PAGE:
The Future of Television?

About 90% of the tv shows I watch these days are either from DVD or downloaded torrents. I really like watching what I feel like watching when I feel like watching it. Downloading shows has let me check out some new shows that might not ever be seen on Finnish TV (like UK Channel 4's bizarre comedy Green Wing), or things I missed (like Steven Bochco's Murder One). I just finished watching the first season of Murder One tonight. It's was a really good series, but because the first season dealt with only a single case it was hard to catch up if you didn't start watching from the very beginning (like me). So they changes the structure for the second season, and that still didn't find a big enough audience, so it got dumped. There's an interesting article in Slate from last year that makes the argument "How $2 downloads can revive network television." It makes a lot of sense. If people can easily download the episodes they can catch themselves up, and there will be less need to fill-in audiences or "reboot" plotlines. That should also make for more interesting and creative story arcs, and concepts like Murder One. For me, I'm more and more becoming a fan of the "boutique" style series of 8-12 episodes favoured by British and cable networks, rather than the network mega-series. Shows like the BBC's Life on Mars, HBO's Entourage and Showtime's Weeds are definite favourites, and much more rewarding than that 300th episode of Friends or Seinfeld.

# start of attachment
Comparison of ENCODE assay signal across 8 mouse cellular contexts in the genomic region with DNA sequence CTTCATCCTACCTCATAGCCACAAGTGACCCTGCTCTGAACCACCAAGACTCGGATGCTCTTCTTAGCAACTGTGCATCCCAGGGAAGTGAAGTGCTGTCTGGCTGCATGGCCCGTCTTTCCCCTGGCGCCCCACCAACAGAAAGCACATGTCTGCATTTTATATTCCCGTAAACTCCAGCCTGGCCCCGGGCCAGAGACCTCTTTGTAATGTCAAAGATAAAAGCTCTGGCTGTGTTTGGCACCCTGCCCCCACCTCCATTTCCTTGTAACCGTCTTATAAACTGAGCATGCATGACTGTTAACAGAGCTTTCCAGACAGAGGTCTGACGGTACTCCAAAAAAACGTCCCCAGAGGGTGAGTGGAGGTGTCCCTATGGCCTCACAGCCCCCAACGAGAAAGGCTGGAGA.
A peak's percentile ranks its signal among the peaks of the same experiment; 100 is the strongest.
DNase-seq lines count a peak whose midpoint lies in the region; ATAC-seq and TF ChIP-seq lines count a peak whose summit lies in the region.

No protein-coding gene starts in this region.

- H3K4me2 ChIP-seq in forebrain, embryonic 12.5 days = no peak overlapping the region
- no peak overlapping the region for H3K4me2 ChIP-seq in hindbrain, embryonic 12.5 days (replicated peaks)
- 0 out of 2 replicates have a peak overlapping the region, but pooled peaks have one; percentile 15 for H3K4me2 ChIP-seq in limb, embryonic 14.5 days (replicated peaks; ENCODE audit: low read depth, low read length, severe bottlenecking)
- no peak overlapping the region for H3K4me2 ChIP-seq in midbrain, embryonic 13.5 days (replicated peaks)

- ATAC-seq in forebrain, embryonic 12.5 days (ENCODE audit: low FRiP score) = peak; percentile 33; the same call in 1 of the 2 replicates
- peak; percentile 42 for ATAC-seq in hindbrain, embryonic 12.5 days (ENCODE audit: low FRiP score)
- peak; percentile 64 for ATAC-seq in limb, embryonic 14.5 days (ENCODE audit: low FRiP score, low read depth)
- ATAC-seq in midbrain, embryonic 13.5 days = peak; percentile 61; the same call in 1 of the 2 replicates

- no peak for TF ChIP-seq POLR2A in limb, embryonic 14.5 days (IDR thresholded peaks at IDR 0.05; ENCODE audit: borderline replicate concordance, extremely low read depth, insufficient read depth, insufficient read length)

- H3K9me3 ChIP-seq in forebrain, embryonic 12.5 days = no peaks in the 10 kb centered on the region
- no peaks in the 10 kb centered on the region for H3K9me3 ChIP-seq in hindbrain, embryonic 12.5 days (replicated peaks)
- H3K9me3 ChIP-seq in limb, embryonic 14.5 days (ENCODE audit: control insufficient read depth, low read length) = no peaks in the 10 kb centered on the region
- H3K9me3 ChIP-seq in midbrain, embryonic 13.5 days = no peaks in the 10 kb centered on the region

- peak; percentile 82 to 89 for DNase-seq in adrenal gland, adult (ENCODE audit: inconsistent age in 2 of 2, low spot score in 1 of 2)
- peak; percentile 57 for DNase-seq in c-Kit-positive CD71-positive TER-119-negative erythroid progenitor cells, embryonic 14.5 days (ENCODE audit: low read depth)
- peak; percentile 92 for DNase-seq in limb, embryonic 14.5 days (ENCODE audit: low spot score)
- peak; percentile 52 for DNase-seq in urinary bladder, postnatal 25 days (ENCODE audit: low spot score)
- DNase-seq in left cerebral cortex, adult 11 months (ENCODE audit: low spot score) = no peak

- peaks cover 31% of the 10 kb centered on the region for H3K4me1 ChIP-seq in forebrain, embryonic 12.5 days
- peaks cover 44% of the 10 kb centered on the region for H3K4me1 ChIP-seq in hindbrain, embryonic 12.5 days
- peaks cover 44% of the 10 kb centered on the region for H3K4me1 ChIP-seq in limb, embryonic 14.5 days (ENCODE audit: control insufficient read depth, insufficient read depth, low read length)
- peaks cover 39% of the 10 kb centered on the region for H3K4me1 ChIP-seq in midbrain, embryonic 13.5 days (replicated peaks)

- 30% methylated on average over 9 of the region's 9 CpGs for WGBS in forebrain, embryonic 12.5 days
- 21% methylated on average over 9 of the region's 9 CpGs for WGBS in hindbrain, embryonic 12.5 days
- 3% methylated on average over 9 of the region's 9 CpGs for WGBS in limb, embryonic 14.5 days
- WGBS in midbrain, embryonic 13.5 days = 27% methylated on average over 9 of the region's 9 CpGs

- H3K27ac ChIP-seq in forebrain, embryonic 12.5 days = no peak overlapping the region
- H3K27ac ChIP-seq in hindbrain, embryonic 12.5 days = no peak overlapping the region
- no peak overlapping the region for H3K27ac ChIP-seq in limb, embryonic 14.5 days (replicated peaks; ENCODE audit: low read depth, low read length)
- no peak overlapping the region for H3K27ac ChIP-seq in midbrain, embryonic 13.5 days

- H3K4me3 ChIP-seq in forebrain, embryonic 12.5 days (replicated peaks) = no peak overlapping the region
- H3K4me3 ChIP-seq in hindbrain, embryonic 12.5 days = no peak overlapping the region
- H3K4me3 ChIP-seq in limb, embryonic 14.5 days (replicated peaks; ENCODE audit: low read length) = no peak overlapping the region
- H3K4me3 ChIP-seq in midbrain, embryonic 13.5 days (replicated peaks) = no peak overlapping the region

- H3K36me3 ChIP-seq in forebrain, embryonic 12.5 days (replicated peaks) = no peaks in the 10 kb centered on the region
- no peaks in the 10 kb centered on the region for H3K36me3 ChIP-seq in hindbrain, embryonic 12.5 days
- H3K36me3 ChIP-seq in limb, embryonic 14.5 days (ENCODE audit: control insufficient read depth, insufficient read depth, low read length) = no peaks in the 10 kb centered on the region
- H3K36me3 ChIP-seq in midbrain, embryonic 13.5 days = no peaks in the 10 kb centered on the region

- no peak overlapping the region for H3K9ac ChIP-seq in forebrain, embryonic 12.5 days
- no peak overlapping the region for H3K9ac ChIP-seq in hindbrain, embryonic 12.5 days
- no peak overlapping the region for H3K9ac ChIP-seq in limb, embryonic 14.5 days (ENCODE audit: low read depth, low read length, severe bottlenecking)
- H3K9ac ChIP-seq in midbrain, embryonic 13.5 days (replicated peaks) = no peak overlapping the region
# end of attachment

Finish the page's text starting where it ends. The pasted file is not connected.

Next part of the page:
While we're on the subject of shows that didn't quite work, Amos and I watched 'The Best TV Shows That Never Were' last night. It's a great run through of TV pilots that never made it. Most of them for very good reasons, and a few that I would have watched. Amos had the idea for a network that would only show these old pilots, but maybe it would work as a pay-per-download service (or even a torrent archive). Seems to have worked for Global Frequency, at least.

Posted on August 7, 2006 and filed under Television.